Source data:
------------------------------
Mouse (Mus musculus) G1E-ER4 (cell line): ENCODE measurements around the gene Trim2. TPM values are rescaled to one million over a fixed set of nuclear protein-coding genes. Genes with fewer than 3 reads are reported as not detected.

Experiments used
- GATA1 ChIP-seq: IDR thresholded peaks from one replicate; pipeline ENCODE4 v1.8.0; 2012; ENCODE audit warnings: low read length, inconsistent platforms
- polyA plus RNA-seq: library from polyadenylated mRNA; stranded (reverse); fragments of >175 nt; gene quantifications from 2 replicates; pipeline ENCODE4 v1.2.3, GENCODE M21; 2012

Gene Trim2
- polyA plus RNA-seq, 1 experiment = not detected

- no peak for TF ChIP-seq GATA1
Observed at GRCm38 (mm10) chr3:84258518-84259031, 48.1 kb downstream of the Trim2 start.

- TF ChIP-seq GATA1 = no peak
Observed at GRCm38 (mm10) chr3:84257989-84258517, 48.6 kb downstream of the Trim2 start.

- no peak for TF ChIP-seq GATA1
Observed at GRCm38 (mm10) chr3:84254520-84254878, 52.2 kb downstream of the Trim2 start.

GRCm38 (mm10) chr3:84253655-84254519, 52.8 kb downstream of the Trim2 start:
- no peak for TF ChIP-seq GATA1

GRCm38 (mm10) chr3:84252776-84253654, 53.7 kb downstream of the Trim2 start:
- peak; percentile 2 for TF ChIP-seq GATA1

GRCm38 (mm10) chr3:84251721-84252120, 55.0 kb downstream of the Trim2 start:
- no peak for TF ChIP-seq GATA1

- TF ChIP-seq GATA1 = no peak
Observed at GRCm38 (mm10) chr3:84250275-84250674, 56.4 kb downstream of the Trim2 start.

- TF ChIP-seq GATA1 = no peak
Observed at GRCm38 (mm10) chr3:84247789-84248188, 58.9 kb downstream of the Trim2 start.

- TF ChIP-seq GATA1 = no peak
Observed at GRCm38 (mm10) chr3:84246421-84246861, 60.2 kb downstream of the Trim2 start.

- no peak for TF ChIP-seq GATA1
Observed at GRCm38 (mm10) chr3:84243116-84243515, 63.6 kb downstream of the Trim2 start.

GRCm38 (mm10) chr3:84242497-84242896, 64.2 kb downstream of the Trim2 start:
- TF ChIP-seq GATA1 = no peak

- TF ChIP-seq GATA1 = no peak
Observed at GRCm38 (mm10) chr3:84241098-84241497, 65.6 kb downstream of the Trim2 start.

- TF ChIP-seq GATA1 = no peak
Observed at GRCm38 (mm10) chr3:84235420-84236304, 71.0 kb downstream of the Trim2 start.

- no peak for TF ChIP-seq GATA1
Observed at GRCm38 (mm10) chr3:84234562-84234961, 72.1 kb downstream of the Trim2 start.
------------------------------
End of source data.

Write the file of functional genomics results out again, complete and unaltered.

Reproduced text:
Mouse (Mus musculus) G1E-ER4 (cell line): ENCODE measurements around the gene Trim2. TPM values are rescaled to one million over a fixed set of nuclear protein-coding genes. Genes with fewer than 3 reads are reported as not detected.

Experiments used
- GATA1 ChIP-seq: IDR thresholded peaks from one replicate; pipeline ENCODE4 v1.8.0; 2012; ENCODE audit warnings: low read length, inconsistent platforms
- polyA plus RNA-seq: library from polyadenylated mRNA; stranded (reverse); fragments of >175 nt; gene quantifications from 2 replicates; pipeline ENCODE4 v1.2.3, GENCODE M21; 2012

Gene Trim2
- polyA plus RNA-seq, 1 experiment = not detected

- no peak for TF ChIP-seq GATA1
Observed at GRCm38 (mm10) chr3:84258518-84259031, 48.1 kb downstream of the Trim2 start.

- TF ChIP-seq GATA1 = no peak
Observed at GRCm38 (mm10) chr3:84257989-84258517, 48.6 kb downstream of the Trim2 start.

- no peak for TF ChIP-seq GATA1
Observed at GRCm38 (mm10) chr3:84254520-84254878, 52.2 kb downstream of the Trim2 start.

GRCm38 (mm10) chr3:84253655-84254519, 52.8 kb downstream of the Trim2 start:
- no peak for TF ChIP-seq GATA1

GRCm38 (mm10) chr3:84252776-84253654, 53.7 kb downstream of the Trim2 start:
- peak; percentile 2 for TF ChIP-seq GATA1

GRCm38 (mm10) chr3:84251721-84252120, 55.0 kb downstream of the Trim2 start:
- no peak for TF ChIP-seq GATA1

- TF ChIP-seq GATA1 = no peak
Observed at GRCm38 (mm10) chr3:84250275-84250674, 56.4 kb downstream of the Trim2 start.

- TF ChIP-seq GATA1 = no peak
Observed at GRCm38 (mm10) chr3:84247789-84248188, 58.9 kb downstream of the Trim2 start.

- TF ChIP-seq GATA1 = no peak
Observed at GRCm38 (mm10) chr3:84246421-84246861, 60.2 kb downstream of the Trim2 start.

- no peak for TF ChIP-seq GATA1
Observed at GRCm38 (mm10) chr3:84243116-84243515, 63.6 kb downstream of the Trim2 start.

GRCm38 (mm10) chr3:84242497-84242896, 64.2 kb downstream of the Trim2 start:
- TF ChIP-seq GATA1 = no peak

- TF ChIP-seq GATA1 = no peak
Observed at GRCm38 (mm10) chr3:84241098-84241497, 65.6 kb downstream of the Trim2 start.

- TF ChIP-seq GATA1 = no peak
Observed at GRCm38 (mm10) chr3:84235420-84236304, 71.0 kb downstream of the Trim2 start.

- no peak for TF ChIP-seq GATA1
Observed at GRCm38 (mm10) chr3:84234562-84234961, 72.1 kb downstream of the Trim2 start.